Quilting · Sewing

Rail Fence Patchwork Tote Bag

I have been thinking of making a tote bag for a while now. A few years ago, I found a bag pattern at a Walmart store, which I thought would be a great project for my quilt fabric, and a great way to practice my sewing skills. Going through my fabric stash, I pulled out four random fat quarters I bought from my local Fabricville store a few years ago. I figured these would be the perfect fabric pieces to use, as I am not emotionally attached to these random fat quarters as I am to some of the fabric in my stash which are waiting for the perfect project. If I mess up this bag, no loss.

I pressed out each of the fat quarters, and cut six 1.5 inch strips from each piece of fabric. I then arranged the strips into groups of four, 1 strip from each of the four fat quarter pieces, and sewed the strips together. Each group of four strips was sewed together in the same order of strips, polka dot, peach, graphic print, and darker pink.

Once all six groups of strips were sewn together, I cut the strips into 4.5 inch blocks. This gave me 24 blocks, four blocks from each strip. All of the blocks should look exactly the same.

To decide on the size and pattern of the bag, I laid out the blocks on my quilt wall. Originally, I thought I would make the bag four blocks wide and six blocks long, but I didn’t like the size of the bag. I felt the bag would be too narrow. I could have cut another set of strips to create more blocks, but I didn’t want a large tote bag. After playing around with the squares on the quilt wall, I settled on three blocks wide and eight blocks long for the patchwork.

Laying the blocks into 3 rows of 8 blocks would create a bag with a decent width, not too narrow and not too wide. Unfortunately, the height of the bag would be too short, so to create some height to the bag, I cut a 2.5 inch strip for the top of the bag, and I added a 1.5 inch strip to the bottom. Once the outer patchwork piece was sewn together, I attached medium weight fusible interface to the back side of the patchwork. I also added some stitch work by stitching straight lines a 1/4 inch on each side of the vertical seams of the blocks. This added a little decorative stitching, and helped secure the fusible interfacing to the patchwork.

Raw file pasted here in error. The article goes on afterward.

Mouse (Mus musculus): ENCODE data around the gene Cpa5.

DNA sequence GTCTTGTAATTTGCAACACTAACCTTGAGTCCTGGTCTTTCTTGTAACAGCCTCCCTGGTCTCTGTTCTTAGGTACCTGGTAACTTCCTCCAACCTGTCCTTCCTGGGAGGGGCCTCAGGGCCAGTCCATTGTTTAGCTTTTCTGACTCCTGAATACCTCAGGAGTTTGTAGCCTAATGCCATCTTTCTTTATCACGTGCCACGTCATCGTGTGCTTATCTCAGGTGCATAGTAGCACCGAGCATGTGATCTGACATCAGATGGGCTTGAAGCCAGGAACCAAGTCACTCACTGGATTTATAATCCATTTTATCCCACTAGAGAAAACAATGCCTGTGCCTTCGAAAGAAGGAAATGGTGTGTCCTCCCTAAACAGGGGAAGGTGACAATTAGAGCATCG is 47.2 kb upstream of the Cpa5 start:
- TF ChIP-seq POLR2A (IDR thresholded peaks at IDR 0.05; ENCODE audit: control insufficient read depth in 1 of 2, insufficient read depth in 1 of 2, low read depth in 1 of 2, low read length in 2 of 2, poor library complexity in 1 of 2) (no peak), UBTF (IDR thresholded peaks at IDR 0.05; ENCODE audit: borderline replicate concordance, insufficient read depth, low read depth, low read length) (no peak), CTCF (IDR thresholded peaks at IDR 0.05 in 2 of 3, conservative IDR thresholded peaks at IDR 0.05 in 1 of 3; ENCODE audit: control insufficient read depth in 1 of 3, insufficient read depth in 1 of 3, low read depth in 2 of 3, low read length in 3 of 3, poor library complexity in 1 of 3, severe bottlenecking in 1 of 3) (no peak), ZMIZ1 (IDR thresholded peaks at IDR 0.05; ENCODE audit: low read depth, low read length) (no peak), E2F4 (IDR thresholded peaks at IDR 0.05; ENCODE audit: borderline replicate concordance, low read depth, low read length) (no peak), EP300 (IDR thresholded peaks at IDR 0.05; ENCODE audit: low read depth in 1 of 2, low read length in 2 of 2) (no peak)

With my patchwork piece sewn together, I cut out a piece of solid fabric for my lining. I used the same fabric as the border strips I attached to the patchwork. The lining fabric piece is cut in the same size as the patchwork piece. For this particular bag the patchwork and lining pieces measure 15 inches by 30 inches.

To construct the bag, the outer patchwork piece is folded in half lengthwise with the shorter sides matched together, right sides facing in. The fabric piece will look more like a square than a long rectangle. The patchwork piece is sewn together along the edges opposite the fold. Once sewn, centre the seam to the middle of the back of the bag, then press the sides of the bag, and stitch the bottom of the bag closed. After sewing the bottom, mark 1 inch squares on each of the bottom corners, and cut those corners out. The size of the cutout corners will determine the width of the bottom of the bag, so the bigger the square cut from the bottom, the wider the bottom of the bag will be.